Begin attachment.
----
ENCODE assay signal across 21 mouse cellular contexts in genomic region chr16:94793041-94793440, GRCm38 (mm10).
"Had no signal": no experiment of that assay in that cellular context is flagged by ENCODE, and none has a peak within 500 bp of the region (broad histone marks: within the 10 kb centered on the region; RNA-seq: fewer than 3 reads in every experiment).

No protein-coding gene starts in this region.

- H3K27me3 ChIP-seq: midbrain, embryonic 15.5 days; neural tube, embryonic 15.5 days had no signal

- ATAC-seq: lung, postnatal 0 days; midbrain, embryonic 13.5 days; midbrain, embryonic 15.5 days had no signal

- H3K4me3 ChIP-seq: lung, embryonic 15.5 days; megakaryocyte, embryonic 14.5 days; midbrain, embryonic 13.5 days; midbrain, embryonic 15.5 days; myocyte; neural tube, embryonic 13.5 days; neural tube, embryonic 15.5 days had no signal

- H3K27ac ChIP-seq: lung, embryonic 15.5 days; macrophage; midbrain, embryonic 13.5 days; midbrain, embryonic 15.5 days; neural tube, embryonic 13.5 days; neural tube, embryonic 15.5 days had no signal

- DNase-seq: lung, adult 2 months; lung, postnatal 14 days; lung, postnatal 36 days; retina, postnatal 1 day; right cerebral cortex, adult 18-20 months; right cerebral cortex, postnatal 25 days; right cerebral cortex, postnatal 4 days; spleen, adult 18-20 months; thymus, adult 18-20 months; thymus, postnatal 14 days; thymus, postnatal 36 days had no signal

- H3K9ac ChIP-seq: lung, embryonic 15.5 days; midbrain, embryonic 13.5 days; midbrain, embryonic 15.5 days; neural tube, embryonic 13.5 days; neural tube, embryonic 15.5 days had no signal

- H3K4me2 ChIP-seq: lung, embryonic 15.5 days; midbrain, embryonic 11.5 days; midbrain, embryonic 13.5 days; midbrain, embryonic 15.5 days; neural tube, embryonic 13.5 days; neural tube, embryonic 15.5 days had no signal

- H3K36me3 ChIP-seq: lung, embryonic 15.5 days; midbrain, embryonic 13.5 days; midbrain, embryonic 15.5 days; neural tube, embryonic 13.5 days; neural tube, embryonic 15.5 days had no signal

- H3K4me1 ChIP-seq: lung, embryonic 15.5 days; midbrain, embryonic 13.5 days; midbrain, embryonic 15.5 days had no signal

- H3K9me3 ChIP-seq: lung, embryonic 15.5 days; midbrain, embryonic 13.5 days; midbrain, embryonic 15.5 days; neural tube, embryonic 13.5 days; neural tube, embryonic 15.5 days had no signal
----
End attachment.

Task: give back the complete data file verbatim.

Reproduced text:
ENCODE assay signal across 21 mouse cellular contexts in genomic region chr16:94793041-94793440, GRCm38 (mm10).
"Had no signal": no experiment of that assay in that cellular context is flagged by ENCODE, and none has a peak within 500 bp of the region (broad histone marks: within the 10 kb centered on the region; RNA-seq: fewer than 3 reads in every experiment).

No protein-coding gene starts in this region.

- H3K27me3 ChIP-seq: midbrain, embryonic 15.5 days; neural tube, embryonic 15.5 days had no signal

- ATAC-seq: lung, postnatal 0 days; midbrain, embryonic 13.5 days; midbrain, embryonic 15.5 days had no signal

- H3K4me3 ChIP-seq: lung, embryonic 15.5 days; megakaryocyte, embryonic 14.5 days; midbrain, embryonic 13.5 days; midbrain, embryonic 15.5 days; myocyte; neural tube, embryonic 13.5 days; neural tube, embryonic 15.5 days had no signal

- H3K27ac ChIP-seq: lung, embryonic 15.5 days; macrophage; midbrain, embryonic 13.5 days; midbrain, embryonic 15.5 days; neural tube, embryonic 13.5 days; neural tube, embryonic 15.5 days had no signal

- DNase-seq: lung, adult 2 months; lung, postnatal 14 days; lung, postnatal 36 days; retina, postnatal 1 day; right cerebral cortex, adult 18-20 months; right cerebral cortex, postnatal 25 days; right cerebral cortex, postnatal 4 days; spleen, adult 18-20 months; thymus, adult 18-20 months; thymus, postnatal 14 days; thymus, postnatal 36 days had no signal

- H3K9ac ChIP-seq: lung, embryonic 15.5 days; midbrain, embryonic 13.5 days; midbrain, embryonic 15.5 days; neural tube, embryonic 13.5 days; neural tube, embryonic 15.5 days had no signal

- H3K4me2 ChIP-seq: lung, embryonic 15.5 days; midbrain, embryonic 11.5 days; midbrain, embryonic 13.5 days; midbrain, embryonic 15.5 days; neural tube, embryonic 13.5 days; neural tube, embryonic 15.5 days had no signal

- H3K36me3 ChIP-seq: lung, embryonic 15.5 days; midbrain, embryonic 13.5 days; midbrain, embryonic 15.5 days; neural tube, embryonic 13.5 days; neural tube, embryonic 15.5 days had no signal

- H3K4me1 ChIP-seq: lung, embryonic 15.5 days; midbrain, embryonic 13.5 days; midbrain, embryonic 15.5 days had no signal

- H3K9me3 ChIP-seq: lung, embryonic 15.5 days; midbrain, embryonic 13.5 days; midbrain, embryonic 15.5 days; neural tube, embryonic 13.5 days; neural tube, embryonic 15.5 days had no signal